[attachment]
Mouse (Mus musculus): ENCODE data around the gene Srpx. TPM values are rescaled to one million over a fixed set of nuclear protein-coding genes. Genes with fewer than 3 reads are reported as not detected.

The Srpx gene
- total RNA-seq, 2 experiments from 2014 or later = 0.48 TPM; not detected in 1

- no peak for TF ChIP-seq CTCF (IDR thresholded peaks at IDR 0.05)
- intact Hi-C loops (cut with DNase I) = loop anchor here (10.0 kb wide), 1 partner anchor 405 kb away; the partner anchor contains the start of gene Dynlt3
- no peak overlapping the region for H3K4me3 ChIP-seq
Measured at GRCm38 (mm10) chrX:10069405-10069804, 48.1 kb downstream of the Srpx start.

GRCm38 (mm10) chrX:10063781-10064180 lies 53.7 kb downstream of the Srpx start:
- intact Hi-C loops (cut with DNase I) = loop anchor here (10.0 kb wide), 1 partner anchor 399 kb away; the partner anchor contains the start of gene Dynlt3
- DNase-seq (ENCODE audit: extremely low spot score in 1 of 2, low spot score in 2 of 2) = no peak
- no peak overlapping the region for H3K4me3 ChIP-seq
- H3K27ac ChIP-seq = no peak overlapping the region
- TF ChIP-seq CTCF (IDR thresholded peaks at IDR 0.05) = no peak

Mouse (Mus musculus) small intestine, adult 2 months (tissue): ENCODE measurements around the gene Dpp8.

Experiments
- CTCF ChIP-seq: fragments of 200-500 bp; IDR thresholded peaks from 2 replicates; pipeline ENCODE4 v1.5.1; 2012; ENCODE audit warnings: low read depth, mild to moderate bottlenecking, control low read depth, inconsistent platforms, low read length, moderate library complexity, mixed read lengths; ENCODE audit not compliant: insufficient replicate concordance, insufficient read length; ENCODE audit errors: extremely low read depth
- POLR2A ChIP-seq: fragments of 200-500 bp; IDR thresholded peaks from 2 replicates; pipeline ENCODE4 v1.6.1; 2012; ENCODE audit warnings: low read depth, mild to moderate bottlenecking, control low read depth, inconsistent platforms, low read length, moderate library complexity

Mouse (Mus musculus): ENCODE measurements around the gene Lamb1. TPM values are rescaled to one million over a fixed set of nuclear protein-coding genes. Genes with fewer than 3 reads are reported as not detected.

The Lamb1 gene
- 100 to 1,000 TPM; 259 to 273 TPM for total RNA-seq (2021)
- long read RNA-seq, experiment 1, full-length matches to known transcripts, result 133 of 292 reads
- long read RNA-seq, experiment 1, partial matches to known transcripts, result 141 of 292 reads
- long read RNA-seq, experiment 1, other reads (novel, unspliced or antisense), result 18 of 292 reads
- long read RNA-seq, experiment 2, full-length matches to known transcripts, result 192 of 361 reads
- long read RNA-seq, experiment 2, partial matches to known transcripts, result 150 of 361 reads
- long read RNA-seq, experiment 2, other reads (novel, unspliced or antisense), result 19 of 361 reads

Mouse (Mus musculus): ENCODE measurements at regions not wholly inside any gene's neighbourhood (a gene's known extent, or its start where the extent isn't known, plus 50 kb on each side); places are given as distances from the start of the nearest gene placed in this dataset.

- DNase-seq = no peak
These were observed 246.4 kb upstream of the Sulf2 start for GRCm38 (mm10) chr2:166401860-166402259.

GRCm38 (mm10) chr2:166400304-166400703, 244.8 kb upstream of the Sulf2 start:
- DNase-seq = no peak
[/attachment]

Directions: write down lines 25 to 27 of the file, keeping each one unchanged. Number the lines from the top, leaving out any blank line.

- long read RNA-seq, experiment 2, partial matches to known transcripts, result 150 of 361 reads
- long read RNA-seq, experiment 2, other reads (novel, unspliced or antisense), result 19 of 361 reads

Mouse (Mus musculus): ENCODE measurements at regions not wholly inside any gene's neighbourhood (a gene's known extent, or its start where the extent isn't known, plus 50 kb on each side); places are given as distances from the start of the nearest gene placed in this dataset.